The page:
Sanction is a noun which has two directly opposite meanings, which makes it a auto-antonym or contronym (i.e., a word that can contradict itself).
One meaning of sanction is to grant official endorsement or approval for an action.
The other meaning is the process taking by the international community against a specific country to force said country to comply with international law. These sanctions can include reducing or restricting trade or economic aid. Outside of international law, the word sanction may mean the penalty given for breaking a law.
As a verb, the meaning changes slightly. It means to make something official, legal, binding, or valid.
The adjective form is sanctionable or the very rare sanctionative.
The examples below have been grouped by the two definitions to aid in clarity.
Chelsea boss Jose Mourinho is seemingly ready to sanction three deals in this January transfer window. As reported by the Daily Star, it appears that the Blues boss is ready to sell the attacking duo of Mohamed Salah and Andre Schurrle, but swoop for Real Madrid defender Raphael Varane. [GMS]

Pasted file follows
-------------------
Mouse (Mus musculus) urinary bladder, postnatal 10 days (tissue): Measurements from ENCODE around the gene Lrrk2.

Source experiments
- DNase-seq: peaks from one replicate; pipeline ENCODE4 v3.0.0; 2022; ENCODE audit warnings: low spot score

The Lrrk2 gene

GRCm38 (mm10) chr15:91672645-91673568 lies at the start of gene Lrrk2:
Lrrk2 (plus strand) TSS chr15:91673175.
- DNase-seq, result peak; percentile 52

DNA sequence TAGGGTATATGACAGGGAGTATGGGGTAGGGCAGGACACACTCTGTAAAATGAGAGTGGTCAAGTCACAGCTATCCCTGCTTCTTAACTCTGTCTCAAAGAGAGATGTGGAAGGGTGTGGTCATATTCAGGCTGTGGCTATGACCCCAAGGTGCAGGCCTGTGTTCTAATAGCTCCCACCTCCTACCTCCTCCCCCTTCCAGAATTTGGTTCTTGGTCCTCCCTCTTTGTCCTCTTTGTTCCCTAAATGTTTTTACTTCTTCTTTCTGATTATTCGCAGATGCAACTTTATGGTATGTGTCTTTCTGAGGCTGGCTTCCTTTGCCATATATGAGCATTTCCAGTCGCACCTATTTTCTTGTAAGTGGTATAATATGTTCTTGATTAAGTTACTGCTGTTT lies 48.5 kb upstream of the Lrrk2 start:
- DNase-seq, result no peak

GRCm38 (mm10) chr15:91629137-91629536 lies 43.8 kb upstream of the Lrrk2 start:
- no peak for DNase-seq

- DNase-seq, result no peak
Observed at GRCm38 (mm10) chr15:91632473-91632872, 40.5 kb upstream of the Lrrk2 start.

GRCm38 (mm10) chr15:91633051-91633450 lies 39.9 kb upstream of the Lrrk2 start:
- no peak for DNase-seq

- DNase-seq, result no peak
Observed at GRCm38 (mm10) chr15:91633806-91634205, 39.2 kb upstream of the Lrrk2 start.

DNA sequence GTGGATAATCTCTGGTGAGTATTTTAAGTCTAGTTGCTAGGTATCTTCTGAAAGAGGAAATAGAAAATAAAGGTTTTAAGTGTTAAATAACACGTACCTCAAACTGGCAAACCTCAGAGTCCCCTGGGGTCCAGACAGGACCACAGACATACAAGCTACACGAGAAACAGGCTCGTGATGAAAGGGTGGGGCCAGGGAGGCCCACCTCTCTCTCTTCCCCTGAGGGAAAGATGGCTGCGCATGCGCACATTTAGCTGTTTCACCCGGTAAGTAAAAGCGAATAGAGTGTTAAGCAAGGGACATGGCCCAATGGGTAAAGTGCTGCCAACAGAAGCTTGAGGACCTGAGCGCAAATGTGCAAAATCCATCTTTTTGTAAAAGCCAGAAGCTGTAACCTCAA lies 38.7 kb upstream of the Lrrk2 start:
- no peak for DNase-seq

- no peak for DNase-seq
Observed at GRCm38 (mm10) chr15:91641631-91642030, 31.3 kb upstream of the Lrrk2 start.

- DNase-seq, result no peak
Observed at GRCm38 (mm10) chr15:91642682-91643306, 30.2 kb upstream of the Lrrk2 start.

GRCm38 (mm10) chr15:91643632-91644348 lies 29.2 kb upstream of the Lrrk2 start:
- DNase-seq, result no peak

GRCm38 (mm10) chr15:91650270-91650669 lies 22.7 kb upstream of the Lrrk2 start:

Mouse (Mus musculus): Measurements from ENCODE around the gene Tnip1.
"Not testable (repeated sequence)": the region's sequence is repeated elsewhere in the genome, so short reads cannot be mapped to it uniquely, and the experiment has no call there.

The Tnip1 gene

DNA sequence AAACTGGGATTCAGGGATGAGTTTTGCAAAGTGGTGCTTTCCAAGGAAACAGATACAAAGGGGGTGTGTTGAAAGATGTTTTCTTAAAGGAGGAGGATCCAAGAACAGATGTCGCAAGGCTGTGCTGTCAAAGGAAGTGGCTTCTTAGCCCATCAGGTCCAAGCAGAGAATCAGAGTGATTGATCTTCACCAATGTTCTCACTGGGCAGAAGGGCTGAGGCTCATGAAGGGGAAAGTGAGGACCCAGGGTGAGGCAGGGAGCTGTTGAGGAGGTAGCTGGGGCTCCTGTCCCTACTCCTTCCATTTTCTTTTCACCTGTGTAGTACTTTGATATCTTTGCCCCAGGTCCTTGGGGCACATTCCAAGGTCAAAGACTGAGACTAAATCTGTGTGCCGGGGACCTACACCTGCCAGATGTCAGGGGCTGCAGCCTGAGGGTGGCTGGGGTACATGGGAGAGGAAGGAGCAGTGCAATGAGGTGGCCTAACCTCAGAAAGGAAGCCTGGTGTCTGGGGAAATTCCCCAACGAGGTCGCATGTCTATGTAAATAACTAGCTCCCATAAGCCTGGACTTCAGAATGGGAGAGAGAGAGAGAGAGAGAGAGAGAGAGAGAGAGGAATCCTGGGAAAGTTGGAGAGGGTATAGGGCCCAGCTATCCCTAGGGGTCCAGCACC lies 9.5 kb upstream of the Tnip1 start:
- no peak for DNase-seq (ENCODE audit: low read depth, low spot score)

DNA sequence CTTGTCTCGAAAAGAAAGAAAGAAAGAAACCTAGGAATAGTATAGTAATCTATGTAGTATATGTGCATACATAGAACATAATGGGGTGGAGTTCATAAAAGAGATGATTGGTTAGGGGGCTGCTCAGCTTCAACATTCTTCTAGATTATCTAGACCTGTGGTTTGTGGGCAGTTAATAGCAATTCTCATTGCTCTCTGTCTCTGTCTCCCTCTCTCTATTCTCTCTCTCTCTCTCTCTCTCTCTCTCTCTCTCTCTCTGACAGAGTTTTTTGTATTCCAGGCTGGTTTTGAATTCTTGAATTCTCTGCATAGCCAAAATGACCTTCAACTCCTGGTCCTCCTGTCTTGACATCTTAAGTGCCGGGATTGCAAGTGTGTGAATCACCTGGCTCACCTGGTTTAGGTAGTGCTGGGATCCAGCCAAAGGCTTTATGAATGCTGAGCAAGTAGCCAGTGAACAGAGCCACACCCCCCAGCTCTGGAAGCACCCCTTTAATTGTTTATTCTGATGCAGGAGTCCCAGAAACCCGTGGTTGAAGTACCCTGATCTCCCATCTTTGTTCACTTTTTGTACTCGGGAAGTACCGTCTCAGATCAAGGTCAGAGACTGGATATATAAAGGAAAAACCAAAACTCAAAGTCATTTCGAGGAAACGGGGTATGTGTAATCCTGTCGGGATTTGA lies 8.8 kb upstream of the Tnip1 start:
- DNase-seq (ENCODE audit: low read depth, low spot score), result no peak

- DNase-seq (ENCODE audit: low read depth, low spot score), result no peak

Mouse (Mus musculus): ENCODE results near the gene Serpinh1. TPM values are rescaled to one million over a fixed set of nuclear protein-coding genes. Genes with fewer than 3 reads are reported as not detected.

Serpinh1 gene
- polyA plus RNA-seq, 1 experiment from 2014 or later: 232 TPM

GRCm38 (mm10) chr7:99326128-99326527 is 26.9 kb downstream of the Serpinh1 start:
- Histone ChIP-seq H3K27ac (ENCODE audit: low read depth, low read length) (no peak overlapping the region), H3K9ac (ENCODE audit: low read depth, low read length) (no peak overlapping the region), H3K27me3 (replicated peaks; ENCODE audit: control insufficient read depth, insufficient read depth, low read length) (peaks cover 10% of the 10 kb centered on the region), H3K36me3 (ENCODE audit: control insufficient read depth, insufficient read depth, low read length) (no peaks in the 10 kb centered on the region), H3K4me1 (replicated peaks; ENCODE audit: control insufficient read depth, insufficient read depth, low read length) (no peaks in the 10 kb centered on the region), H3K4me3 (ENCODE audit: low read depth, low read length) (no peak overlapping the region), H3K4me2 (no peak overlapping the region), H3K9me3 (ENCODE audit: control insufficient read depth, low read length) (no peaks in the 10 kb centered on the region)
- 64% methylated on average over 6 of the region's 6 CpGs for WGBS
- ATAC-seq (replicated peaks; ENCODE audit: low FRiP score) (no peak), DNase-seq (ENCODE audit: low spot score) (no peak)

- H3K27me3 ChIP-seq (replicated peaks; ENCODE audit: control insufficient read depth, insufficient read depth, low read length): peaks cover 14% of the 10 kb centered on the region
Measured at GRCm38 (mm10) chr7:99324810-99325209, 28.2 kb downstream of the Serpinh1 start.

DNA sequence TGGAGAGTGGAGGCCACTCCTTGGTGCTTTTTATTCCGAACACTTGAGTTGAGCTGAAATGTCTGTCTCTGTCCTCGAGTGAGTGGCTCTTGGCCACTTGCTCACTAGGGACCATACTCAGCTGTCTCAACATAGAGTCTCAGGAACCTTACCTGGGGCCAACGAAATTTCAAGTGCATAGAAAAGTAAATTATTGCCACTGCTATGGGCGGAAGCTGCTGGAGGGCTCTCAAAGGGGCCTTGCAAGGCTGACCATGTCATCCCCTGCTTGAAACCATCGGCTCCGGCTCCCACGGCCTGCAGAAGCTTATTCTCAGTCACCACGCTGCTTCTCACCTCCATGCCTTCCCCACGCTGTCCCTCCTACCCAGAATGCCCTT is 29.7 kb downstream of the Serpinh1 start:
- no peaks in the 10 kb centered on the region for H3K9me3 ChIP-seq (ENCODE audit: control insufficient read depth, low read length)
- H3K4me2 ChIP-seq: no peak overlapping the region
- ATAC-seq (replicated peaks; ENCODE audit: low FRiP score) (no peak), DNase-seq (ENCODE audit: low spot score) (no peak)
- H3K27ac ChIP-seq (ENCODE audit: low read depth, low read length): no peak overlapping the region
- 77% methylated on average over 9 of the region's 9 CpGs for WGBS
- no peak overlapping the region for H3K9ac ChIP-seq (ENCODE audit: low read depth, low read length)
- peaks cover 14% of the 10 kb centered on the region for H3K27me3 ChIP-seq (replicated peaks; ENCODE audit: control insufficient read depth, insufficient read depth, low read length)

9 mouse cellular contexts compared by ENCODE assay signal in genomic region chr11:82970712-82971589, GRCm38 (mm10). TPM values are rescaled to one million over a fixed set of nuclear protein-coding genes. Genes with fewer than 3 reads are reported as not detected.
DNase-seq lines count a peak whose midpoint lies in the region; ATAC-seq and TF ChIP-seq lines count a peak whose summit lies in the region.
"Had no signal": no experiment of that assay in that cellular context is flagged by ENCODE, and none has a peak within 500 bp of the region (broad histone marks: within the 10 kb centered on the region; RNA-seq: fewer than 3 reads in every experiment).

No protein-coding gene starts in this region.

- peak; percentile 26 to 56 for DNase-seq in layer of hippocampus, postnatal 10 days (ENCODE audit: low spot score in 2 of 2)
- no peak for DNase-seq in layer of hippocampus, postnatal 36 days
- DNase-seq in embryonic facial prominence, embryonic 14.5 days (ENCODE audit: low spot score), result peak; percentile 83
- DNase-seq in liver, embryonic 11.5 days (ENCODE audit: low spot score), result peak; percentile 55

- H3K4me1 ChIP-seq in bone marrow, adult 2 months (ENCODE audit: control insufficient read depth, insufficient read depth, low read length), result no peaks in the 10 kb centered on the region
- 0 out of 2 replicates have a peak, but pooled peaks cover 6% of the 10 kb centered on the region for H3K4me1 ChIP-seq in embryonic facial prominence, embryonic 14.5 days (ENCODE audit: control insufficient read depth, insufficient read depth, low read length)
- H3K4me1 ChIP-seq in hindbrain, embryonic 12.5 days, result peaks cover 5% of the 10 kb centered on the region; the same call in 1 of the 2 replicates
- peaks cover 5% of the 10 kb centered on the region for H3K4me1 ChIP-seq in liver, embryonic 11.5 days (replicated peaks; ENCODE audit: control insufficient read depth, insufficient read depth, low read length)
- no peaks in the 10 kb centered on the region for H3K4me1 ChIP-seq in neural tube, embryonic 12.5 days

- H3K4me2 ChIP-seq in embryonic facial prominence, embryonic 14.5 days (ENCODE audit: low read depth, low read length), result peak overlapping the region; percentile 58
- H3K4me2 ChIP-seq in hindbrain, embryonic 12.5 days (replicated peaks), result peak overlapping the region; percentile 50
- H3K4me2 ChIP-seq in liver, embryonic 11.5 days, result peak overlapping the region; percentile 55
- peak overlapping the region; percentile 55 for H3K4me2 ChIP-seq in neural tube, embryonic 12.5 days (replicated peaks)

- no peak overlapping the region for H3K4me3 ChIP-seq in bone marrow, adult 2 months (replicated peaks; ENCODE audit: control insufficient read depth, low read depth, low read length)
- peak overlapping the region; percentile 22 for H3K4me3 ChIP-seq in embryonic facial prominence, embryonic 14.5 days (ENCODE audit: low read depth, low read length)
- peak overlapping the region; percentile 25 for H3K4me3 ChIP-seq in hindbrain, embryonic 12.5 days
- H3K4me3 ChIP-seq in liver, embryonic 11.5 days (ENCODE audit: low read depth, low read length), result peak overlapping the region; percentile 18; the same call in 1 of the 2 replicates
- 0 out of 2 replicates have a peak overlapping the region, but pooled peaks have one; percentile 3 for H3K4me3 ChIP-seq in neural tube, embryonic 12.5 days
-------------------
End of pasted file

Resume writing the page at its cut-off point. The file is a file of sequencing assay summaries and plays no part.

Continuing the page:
According to a 1963 Democrat & Chronicle report: “If a bowler rolled just one game on every sanctioned alley bed in the Rochester area, he would total 1,154 lanes.” [Democrat & Chronicle]
The Ukraine Freedom Support Act also authorises the president to sanction any foreign financial institution that he determines has facilitated sanctionable activities related to Russia’s defence and energy sectors or facilitated a significant financial transaction on behalf of any Russian specially designated national. [International Law Office]
U.S. President Barack Obama warned lawmakers on Friday not to trigger new sanctions against Iran over its nuclear program, saying such a move would upset diplomatic talks and increase the likelihood of a military conflict with Tehran. [Reuters]
Swedish hockey star Nicklas Backstrom has dropped his appeal against the IOC ruling that he committed a doping violation at the Sochi Olympics. In return, he has accepted the minimum sanction of a reprimand. [Canada]
The most recent version of the law, known as No Child Left Behind, has emphasized accountability and outcomes, measuring whether schools met benchmarks and sanctioning them when they fell short. [Columbian]